A couple of days ago I posted an article on my blog (a blogticle?) about the “death of the web series genre as we know it.”

There were some great comments and one, especially, caught my eye because, well, it was on the front page of NewTeeVee (I’m exaggerating, of course, they only have one page — but such is the curse of the blogticle) written by one Liz Shannon Miller.

I had my point, she had her counter-point, so now I have to have a counter-counter-point.

Let me start by quoting Liz’s premise:

To be blunt, it sounds like Baranovsky doesn’t get out much. If he did, he’d be in touch with the new generation of web series creators, who are playing with their cameras, trying new things and making new deals.

I’m on Twitter, I’m on Facebook, I’m on MySpace, and I even have Friendster. I might even possibly have a LiveJournal account somewhere. I take a daily stroll through the Internet and breathe that sweet, electronicky air. So, I’m pretty sure I get out. Or get out in the way Liz says I don’t.

Though, it is true that I haven’t left my house in forty-three weeks.

Liz is celebrating the idea of what web series, as a genre, offers. She’s celebrating that people are going out there and creating content — I think that’s phenomenal, but it’s not what I’m talking about. I’m talking about creating successful content — successful monetarily and artistically.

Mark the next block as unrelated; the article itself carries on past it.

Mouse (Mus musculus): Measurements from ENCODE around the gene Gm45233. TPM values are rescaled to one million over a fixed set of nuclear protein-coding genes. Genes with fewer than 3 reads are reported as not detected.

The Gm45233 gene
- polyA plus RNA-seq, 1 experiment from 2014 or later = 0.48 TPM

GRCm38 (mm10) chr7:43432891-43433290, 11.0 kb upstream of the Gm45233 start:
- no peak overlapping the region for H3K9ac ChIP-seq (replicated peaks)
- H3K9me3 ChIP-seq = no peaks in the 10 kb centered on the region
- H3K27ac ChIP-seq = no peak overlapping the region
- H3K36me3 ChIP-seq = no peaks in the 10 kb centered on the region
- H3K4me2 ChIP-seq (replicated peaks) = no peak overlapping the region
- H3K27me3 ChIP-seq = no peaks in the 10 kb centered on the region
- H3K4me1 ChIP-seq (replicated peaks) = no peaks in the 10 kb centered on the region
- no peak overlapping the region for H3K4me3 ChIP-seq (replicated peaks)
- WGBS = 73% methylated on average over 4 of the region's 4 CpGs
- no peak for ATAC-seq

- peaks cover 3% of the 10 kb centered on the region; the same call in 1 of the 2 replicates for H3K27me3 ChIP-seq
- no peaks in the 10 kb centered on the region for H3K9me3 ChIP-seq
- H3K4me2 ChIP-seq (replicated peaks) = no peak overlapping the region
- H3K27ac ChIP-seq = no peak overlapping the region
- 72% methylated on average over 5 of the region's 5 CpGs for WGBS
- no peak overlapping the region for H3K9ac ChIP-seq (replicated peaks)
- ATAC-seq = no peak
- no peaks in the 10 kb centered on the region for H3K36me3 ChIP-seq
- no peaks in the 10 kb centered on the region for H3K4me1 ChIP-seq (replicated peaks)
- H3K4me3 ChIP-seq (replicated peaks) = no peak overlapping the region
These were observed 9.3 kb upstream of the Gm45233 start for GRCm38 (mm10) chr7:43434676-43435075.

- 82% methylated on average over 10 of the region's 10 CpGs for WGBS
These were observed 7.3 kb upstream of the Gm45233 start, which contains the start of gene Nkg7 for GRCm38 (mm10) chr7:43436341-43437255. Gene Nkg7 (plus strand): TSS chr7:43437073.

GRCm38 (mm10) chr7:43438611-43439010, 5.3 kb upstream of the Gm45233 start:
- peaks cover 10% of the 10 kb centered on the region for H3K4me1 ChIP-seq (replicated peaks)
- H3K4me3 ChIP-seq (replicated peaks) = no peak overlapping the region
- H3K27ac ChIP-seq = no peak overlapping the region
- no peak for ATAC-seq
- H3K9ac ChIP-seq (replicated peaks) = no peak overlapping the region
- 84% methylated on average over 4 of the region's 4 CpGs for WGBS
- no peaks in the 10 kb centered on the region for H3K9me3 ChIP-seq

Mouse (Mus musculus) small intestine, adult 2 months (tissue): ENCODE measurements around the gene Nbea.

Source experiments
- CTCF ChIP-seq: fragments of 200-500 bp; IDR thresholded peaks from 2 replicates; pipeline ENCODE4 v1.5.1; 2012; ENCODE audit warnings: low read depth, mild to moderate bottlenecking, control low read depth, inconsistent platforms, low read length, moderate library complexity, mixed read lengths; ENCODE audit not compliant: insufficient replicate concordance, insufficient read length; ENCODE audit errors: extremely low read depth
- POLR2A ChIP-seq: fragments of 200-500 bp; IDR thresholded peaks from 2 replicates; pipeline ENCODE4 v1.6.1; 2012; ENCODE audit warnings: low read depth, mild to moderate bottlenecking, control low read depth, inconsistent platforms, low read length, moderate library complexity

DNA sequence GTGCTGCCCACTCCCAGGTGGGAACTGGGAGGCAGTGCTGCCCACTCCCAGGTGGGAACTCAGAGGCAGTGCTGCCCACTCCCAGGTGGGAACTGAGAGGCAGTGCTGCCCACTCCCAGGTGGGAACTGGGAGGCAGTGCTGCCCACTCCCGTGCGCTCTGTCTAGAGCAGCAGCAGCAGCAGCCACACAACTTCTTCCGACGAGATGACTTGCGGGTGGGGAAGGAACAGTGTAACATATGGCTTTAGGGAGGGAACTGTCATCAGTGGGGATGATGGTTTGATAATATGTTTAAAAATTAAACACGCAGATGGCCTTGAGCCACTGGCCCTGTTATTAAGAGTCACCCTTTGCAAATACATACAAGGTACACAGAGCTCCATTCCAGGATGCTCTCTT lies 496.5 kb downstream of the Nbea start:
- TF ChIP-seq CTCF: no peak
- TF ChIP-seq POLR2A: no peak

There are a whole lot of people in this business who are struggling right now. As an example: Two friends of mine are signed with CAA, did a show for WB and manage to get into meetings with big studios — I can vouch for their talent and wit, and I judge them not against other web shows but against top-notch professional talent.

Right now, they’re thinking about moving back to New York because they’re having trouble finding any work in LA. These are established creators with talent oozing out of their bloodshot, tired eyes. They have more connections than most people and I think they’d be hard-pressed to share Liz’s enthusiasm about the business.

Liz’s entire post is a prime example of everything I’ve had a problem with in my original blogticle (it sounds like candy, doesn’t it?):


Niche is good.
Is it? What about thinking of a way to cater to mainstream?  I’m glad that Mormons will have something to watch and there will always be niche creators for niche markets — that’s all well and good. But, I’m going to take a wild guess here and say that the majority of creators don’t want to be niche. I’m going to say that a lot of us are filmmakers who want our work to be seen not by large Mormon populations but by everyone.

The idea that the only way to succeed is by going to a small but loud market (i.e., the Guild and gamers) feels a lot like giving up to me.

You haven’t heard of it, so you don’t know what’s out there. Liz makes a point to name 10 indie web shows that she believes are great and that I haven’t heard of. Why haven’t I heard of them? Is it because I’m not a good enough web series detective or is it because it’s damn near impossible to wrap your brain around the millions of shows that are now out there? And more importantly — is it my problem, or is that the problem of the people covering the web series genre?